Narrow the gap
In my work I advocate a calmer, gentler approach to achievement: small, practical actions that create something real. The key is scaling down intentions to a manageable level and keeping intentions and actions close together.
One of my clients had grand plans for her garden. Every year, she would draw up diagrams and planting schemes, returning from the garden centre full of ideas and laden with packets of seeds… which never actually got planted. Last year, she decided to concentrate on the one thing she wanted most from her garden. She scaled it right down to a tub of rocket. This time she bought and planted the seeds, watered them every now and then and was rewarded with many months of rocket, and many moments of delight nipping out to pick fresh leaves as she made packed lunches in the morning. Those few real, peppery plants tasted a whole lot better than the produce of all the imaginary raised beds.
If you consistently don’t do what you say you’ll do, you’re drip-feeding yourself the message that you cannot keep your resolutions, that you’re not to be trusted. The wider the gap between your intentions and action, the greater the stress.
Try easing up on the intentions and jumping straight into the actions.
I’ve been working with the Do Something Different team for some years now, more recently helping them create one of their Do Something Different programmes (one all about money behaviours), and I’m convinced and inspired by the philosophy of changing behaviour through action.
There is, of course, a chicken and egg relationship between mindset and behaviour: a change in attitude or beliefs can result in very real behavioural changes. Yet all too often there’s a frustrating and bewildering gap when understanding and awareness take big leaps ahead, while behaviour lags behind.
There is an astonishing power to be harnessed by simply doing something different, rather than thinking or learning or reading about it. It gives you undeniable proof to yourself that you can do it: because you just did.
The start of a new year is an ideal time for sowing seeds: do something small and real, that will then carry on and keep growing by itself (with just a teeny bit of attention every now and then) to come to fruition. What’s one small thing you could do today that will reward you in future? What is your financial equivalent of that tub full of rocket?
Ideas for action
- Perhaps you could set up text alerts on your bank account? It only takes a few minutes to do this yet could mean not wasting your cash this year on unplanned overdraft fees.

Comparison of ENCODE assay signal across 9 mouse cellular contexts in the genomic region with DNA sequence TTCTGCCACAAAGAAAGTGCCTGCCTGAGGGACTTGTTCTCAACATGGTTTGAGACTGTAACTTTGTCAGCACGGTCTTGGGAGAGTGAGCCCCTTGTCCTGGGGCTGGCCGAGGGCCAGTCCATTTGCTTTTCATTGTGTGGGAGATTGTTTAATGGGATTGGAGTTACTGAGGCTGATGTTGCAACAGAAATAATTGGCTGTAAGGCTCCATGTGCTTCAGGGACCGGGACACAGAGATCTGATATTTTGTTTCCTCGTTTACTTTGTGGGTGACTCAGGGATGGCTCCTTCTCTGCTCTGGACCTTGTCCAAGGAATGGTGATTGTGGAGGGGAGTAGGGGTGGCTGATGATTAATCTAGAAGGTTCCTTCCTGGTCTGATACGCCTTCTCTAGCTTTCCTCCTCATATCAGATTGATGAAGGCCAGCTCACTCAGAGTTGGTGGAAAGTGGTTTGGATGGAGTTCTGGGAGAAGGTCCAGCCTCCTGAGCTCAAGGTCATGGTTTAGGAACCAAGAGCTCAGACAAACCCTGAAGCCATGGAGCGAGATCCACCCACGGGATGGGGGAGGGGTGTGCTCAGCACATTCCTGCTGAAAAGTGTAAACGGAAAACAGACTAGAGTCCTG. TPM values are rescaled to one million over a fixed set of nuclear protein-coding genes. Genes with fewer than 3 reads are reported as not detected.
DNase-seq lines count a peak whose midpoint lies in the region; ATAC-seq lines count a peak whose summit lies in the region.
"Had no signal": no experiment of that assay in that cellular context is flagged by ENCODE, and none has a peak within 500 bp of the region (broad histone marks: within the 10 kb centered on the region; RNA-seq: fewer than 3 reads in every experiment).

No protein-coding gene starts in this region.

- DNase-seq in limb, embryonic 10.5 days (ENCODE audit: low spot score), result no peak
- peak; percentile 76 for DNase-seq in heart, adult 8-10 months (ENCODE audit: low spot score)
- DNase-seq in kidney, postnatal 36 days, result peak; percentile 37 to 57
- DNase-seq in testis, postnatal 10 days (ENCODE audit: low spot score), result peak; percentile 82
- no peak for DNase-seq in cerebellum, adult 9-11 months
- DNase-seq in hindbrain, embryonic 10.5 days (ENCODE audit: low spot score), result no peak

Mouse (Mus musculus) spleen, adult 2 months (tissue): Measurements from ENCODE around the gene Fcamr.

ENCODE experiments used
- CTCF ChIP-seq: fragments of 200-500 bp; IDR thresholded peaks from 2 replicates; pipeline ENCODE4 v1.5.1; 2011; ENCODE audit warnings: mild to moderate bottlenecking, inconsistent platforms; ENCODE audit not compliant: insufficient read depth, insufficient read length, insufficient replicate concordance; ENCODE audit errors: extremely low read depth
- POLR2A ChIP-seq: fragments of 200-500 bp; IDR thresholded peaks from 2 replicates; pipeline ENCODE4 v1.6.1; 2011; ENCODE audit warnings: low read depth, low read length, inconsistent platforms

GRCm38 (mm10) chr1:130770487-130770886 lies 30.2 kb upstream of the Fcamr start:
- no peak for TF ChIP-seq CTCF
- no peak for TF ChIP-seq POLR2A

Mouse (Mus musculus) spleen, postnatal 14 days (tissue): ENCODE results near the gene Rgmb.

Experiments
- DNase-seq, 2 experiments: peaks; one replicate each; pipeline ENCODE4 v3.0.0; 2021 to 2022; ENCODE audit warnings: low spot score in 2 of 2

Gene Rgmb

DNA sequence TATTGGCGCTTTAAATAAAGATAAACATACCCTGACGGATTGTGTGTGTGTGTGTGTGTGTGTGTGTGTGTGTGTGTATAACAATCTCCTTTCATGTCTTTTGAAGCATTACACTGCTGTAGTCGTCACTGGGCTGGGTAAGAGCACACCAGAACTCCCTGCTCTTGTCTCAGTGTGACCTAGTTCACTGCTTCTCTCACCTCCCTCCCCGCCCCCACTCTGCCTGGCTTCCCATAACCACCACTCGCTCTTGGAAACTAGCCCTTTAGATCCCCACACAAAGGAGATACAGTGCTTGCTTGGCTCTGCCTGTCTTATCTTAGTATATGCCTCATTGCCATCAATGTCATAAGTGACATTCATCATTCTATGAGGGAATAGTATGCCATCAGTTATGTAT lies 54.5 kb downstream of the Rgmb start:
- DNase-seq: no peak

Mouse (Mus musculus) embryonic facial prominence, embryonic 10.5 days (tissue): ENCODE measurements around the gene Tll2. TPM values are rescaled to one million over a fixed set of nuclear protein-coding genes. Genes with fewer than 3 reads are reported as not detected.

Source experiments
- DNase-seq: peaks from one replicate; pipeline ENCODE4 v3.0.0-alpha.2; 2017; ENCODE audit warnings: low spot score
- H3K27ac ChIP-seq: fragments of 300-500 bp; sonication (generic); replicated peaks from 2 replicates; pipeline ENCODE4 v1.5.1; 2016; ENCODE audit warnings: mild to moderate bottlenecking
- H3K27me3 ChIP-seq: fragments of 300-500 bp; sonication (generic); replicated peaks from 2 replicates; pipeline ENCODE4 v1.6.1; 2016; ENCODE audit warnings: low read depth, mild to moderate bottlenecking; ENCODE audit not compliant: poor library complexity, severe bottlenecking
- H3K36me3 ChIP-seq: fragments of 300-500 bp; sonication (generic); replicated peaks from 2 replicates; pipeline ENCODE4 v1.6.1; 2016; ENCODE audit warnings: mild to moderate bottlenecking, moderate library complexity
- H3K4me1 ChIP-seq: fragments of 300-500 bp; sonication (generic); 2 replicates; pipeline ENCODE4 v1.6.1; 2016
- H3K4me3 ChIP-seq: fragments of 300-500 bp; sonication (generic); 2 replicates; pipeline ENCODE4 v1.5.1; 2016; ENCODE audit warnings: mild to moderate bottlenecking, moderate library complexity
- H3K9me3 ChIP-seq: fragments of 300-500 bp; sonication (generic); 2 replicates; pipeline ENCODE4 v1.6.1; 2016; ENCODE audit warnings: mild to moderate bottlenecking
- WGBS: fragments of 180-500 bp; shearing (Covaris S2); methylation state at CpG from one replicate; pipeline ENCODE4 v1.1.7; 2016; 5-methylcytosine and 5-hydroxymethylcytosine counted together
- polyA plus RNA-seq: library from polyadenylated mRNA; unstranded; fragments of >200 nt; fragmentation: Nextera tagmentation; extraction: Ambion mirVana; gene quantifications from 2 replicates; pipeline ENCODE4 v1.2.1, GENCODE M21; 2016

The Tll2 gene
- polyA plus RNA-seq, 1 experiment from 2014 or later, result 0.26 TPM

- Or automate something such as overpaying your mortgage, or a paying into an ISA or pension?
- Maybe set up a direct debit into a smoothing account or a savings account for the thing you want most – a holiday this year?
- You could sow seeds of new habits by writing money meetings with your partner into this year’s diary.
- Or put your online banking before social media on your toolbar – encouraging you to check this first.
New habits take a bit more maintenance than once-off actions, but can grow and develop into feelings of control and capability around finance.
Whatever you do, the repercussions of constant small successes create an upward spiral of confidence that lead to growth and blossoming far beyond the particular goal or intention.
The process of divorce or separation forces you to make big financial decisions at a time of intense emotional upheaval. There is an urgent need for clarity, understanding and clear planning to ensure those decisions are made well, as they could have a big impact on your future.
The financial side of divorce can be a daunting process, especially as many of us struggle to understand where our money goes at the best of times. There may be financial issues – such as pensions, investments, debts or a family business – that you have never really understood, and now decisions need to be made about how to share these. Even apparently straightforward questions, such as ‘how much do you need to live on?’ are complex when on the cusp of a big life change.
Financial coaching provides support and guidance in understanding money, and so can be particularly helpful for navigating the financial aspects of divorce and facilitating discussions between couples.
I'm also part of a group of professionals including collaborative lawyers, mediators, counsellors and financial advisors who provide an integrative approach to aid couples and individuals during a separation or divorce. Together we are known as Sussex Family Solutions. Our approach is to provide support for every aspect of your separation, including legal, emotional and financial. I'm an affiliate member of Resolution and my Wise Monkey service abides by Resolution’s Code of Practice.
Think of it as Red Friday: just another trick to drive us into more debt.
Are you getting pulled in by all this Black Friday hype?
Ant Bullock from Do Something Different - the company inspiring millions of people to do something different one Do at a time and creator of Do Money - interviewed me to ask why we're so likely to be pulled in by Back Friday and what we can do to resist. Here's an extract of our conversation:
Q: Why is something like Black Friday so powerful?
Simonne: “Sales and discounts are based on a behavioural economics concept called ‘anchoring’. The idea is that you see the price that it (apparently) used to be and your mind anchors that as the true value. Paying less is really attractive. And anything less than the anchor price is exciting.”
“Add a limited time period and a few really big headline discounts that only apply to one or two items, and you suddenly have a really compelling formula that makes us want to buy. As soon as you hear ‘Black Friday’, or ‘January Sale’, you have the idea of buying in your head. It’s almost like you’ve already spent before you shop. For some people, just reading this will put the “Buy” signal in their head.”